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Avoid these leftovers lurking in your fridge, they could make you sick

by Gregory Van Dyke, Natural News:

Experts warned that eating leftover rice may yield to food poisoning. Cooking rice does not always destroy all the pathogens residing on it. There is also a higher risk of food poisoning when rice is left at room temperature.

Dr. Bejamin Chapman, North Carolina State University’s resident Food Safety Specialist, said in an interview that a pathogen is prevalent in dried rice, most likely as spores. This pathogen is known as Bacillus cereus. It is commonly found in soil and food. However, some pathogenic strains are known to cause harm to humans and may cause food-borne diseases.

According to Dr. Chapman, these spores can survive even when cooked. If the rice is stored at room temperature after cooking, the spores can grow and propagate. Food poisoning happens because these bacterial spores survive. It is probably that cooked rice is a great breeding place for the spores, as it has water and nutrients.

An estimated 60-70 percent of newborns have Clostridium difficile without exhibiting any symptoms of the disease. However, when the microbiome is attacked with wide spectrum of antibiotics, this bacteria exhibit irregular growth, leading to serious problems. The new study describes the Clostridium difficile infection as an increasing health problem. Overgrowth of Clostridium difficile typically takes place throughout antibiotic therapy when the normal digestive flora is disturbed.

Clostridium difficile is known as one of the most troublesome infections in the U.S. Each year, there are about 453,000 reported cases of Clostridium difficile infections. In 2011 alone, 29,000 of these cases resulted in fatalities. (RELATED: Discover more news about natural remedies and medical breakthroughs at

As soon as these spores germinate, they release toxins which include those resistant to heat. Although it is not clear how many infection incidents of Bacillus cereus there are, a report suggest that it constitutes to two percent of food-borne diseases.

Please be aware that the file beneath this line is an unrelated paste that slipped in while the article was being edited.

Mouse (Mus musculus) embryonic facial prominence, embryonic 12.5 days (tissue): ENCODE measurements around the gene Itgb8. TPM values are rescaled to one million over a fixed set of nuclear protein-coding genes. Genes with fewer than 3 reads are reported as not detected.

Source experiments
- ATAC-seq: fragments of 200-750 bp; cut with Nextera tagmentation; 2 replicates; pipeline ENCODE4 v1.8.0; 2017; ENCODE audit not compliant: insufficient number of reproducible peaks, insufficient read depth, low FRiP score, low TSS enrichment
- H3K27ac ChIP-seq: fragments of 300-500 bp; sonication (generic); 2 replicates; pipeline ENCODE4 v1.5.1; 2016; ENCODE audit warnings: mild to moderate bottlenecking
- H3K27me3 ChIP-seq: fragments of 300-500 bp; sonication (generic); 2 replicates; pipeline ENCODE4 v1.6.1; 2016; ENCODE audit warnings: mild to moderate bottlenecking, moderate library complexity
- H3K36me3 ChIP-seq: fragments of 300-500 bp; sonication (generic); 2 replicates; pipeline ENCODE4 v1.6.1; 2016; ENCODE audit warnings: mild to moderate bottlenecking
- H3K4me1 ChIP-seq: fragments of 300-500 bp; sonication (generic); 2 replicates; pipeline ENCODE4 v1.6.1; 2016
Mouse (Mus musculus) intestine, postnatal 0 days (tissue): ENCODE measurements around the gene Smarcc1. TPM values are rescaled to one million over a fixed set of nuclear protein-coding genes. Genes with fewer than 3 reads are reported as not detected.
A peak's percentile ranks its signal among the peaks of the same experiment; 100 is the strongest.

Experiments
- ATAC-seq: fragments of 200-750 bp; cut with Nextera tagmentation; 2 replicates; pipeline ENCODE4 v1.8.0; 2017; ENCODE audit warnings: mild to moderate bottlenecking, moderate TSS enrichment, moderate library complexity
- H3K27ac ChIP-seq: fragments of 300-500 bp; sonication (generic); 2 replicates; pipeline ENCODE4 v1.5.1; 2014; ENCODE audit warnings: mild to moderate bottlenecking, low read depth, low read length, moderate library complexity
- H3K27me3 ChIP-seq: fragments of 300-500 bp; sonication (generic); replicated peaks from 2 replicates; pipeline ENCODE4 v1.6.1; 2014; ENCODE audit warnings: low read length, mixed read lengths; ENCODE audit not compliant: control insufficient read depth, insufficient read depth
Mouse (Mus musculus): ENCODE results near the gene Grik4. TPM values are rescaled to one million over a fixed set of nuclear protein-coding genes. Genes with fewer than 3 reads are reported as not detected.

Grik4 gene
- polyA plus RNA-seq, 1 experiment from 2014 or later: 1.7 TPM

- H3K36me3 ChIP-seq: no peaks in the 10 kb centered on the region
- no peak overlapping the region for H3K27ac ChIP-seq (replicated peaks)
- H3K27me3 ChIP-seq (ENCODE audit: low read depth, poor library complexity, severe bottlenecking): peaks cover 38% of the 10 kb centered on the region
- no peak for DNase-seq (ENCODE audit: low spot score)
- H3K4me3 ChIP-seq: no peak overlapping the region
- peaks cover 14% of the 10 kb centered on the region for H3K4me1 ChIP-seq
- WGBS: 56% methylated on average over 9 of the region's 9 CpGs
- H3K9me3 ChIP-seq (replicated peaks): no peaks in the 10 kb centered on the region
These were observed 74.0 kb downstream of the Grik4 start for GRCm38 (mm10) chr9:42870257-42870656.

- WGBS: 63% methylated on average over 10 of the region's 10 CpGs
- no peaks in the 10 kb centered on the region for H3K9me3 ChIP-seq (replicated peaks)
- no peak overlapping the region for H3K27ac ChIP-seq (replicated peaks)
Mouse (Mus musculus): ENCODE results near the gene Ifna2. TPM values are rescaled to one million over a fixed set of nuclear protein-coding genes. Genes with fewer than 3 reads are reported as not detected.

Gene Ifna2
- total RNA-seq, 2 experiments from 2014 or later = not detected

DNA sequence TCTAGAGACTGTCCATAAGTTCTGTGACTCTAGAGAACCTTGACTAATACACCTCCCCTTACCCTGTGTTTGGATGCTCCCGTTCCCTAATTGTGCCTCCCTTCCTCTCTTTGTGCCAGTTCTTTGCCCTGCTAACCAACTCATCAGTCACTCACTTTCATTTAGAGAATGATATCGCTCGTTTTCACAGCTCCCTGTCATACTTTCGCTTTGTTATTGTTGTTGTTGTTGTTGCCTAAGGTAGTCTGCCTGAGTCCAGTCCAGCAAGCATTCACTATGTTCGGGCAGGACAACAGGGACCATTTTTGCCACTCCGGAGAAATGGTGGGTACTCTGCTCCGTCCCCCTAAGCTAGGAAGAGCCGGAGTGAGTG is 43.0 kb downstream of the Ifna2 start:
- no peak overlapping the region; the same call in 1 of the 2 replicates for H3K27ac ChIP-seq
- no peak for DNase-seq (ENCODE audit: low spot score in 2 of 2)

A study published in Epidemiology and Infection stated that boiled rice must be kept hot (more than 63 degrees Celsius) or cooled immediately, and be placed in a refrigerator within two hours from cooking. Fried or boiled rice must not be kept under warm conditions, specifically in the range of 15-50 degrees Celsius. This temperature is ideal for the bacteria to multiply.

Meanwhile, Dr. Donald Shaffner, Rutger University’s food scientist, warned that there are restaurants that cook a big batch of rice then keep it at room temperature all day. It will then be consumed or served as needed. This may lead to outbreaks such as food poisoning. The best way to fend off this kind of food poisoning is to refrigerate rice leftovers two hours after cooking.

However, it is not always the case, as sushi rice can be stored at room temperature without the chance of food poisoning. Sushi rice has vinegar, which gives it its acidic property not ideal for bacterial growth.

Foods you must not reheat

While on the subject of leftovers, here is the list of the foods you must not r

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